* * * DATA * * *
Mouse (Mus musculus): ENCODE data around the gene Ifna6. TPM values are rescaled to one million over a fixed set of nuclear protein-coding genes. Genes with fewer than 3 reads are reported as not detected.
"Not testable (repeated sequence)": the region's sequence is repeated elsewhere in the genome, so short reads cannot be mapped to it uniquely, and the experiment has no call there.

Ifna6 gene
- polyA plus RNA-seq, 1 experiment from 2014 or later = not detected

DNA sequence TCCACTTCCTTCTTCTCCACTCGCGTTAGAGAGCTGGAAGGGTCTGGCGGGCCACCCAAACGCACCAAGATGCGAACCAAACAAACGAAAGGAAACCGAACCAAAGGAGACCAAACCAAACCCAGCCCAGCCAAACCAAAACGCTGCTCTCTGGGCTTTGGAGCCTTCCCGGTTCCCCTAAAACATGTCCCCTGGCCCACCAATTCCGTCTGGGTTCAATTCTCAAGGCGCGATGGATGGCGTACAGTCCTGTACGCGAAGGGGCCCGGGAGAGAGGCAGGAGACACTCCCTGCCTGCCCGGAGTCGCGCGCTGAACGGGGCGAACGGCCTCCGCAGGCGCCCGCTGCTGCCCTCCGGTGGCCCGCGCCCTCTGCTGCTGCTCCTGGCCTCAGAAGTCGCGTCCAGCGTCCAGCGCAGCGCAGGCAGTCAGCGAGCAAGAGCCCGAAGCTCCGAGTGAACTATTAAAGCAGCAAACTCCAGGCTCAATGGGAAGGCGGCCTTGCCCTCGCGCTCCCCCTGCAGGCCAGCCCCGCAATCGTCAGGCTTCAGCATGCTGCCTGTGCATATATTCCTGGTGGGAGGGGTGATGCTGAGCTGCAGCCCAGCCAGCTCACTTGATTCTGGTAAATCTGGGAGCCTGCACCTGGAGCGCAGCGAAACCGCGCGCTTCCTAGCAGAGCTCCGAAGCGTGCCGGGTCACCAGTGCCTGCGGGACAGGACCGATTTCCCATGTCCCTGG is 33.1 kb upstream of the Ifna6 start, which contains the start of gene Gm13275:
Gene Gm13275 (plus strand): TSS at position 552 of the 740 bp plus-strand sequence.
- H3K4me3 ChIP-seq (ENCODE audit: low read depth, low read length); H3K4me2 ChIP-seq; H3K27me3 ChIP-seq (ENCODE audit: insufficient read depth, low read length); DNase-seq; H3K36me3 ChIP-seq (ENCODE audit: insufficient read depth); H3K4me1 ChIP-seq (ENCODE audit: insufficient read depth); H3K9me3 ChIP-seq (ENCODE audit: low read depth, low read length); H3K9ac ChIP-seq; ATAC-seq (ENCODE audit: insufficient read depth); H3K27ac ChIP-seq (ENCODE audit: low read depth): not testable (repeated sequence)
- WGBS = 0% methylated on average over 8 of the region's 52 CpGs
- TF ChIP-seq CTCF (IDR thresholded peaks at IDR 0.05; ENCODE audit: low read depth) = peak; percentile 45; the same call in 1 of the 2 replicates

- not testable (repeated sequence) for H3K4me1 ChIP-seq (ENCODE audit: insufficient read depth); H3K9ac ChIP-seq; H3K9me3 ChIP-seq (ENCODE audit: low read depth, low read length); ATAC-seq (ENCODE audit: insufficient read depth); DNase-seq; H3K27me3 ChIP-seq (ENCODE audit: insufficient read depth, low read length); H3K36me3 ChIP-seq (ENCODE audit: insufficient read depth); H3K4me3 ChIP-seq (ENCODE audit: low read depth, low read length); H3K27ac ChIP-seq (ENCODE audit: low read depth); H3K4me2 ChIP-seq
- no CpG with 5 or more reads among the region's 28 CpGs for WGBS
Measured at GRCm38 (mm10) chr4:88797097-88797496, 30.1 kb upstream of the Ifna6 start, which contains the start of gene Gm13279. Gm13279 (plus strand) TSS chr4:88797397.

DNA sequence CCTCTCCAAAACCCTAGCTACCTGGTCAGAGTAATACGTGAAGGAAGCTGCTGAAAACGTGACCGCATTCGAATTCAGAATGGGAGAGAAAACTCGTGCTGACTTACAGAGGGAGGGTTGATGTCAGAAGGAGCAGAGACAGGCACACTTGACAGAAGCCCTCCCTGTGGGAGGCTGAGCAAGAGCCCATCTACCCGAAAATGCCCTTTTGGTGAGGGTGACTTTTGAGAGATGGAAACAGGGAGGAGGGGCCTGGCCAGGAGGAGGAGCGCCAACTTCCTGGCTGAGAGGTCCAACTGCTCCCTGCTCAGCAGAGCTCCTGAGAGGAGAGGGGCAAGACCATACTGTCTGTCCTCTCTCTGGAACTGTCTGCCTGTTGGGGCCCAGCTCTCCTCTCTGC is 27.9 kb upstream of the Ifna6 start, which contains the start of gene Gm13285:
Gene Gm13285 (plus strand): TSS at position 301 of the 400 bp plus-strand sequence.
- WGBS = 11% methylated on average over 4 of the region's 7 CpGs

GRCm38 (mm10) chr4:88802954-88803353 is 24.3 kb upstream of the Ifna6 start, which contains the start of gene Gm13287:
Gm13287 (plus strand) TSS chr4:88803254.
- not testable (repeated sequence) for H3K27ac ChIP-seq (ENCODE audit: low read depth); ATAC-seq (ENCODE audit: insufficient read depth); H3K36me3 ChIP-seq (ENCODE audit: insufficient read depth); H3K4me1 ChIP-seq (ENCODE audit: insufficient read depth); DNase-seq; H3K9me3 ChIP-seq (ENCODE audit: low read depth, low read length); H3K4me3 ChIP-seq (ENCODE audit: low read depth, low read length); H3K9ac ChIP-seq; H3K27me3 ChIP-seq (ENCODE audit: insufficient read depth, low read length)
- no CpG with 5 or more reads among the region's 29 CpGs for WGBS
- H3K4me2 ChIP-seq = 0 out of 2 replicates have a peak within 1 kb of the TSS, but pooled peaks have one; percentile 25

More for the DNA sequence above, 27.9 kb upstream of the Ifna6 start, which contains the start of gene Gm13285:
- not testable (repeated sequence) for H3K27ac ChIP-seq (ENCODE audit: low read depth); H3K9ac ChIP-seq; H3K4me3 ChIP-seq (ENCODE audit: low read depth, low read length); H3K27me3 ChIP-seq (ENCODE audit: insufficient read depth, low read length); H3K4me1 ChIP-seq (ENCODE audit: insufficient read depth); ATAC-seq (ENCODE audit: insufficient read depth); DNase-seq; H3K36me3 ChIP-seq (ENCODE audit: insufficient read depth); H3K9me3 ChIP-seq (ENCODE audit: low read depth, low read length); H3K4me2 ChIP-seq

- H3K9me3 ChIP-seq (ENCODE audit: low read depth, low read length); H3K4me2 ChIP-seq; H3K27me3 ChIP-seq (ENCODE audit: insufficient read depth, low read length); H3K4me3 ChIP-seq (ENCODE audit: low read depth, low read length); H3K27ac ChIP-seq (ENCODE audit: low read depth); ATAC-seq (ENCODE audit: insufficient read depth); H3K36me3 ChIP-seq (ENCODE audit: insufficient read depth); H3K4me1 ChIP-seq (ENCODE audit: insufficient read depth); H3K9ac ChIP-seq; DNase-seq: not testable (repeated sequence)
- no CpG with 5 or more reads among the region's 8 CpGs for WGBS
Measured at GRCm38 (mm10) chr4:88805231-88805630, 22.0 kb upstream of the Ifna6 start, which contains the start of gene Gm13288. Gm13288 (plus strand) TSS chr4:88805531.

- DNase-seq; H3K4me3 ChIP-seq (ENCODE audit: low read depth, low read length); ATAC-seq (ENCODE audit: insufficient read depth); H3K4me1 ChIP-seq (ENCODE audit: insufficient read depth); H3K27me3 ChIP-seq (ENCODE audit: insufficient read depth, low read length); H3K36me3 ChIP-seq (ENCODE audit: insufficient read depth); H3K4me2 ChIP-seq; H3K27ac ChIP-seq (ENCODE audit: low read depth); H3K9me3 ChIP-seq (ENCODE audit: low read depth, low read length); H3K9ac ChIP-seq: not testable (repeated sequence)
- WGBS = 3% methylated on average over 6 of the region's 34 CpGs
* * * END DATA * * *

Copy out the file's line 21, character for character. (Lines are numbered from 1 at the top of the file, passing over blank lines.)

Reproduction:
More for the DNA sequence above, 27.9 kb upstream of the Ifna6 start, which contains the start of gene Gm13285: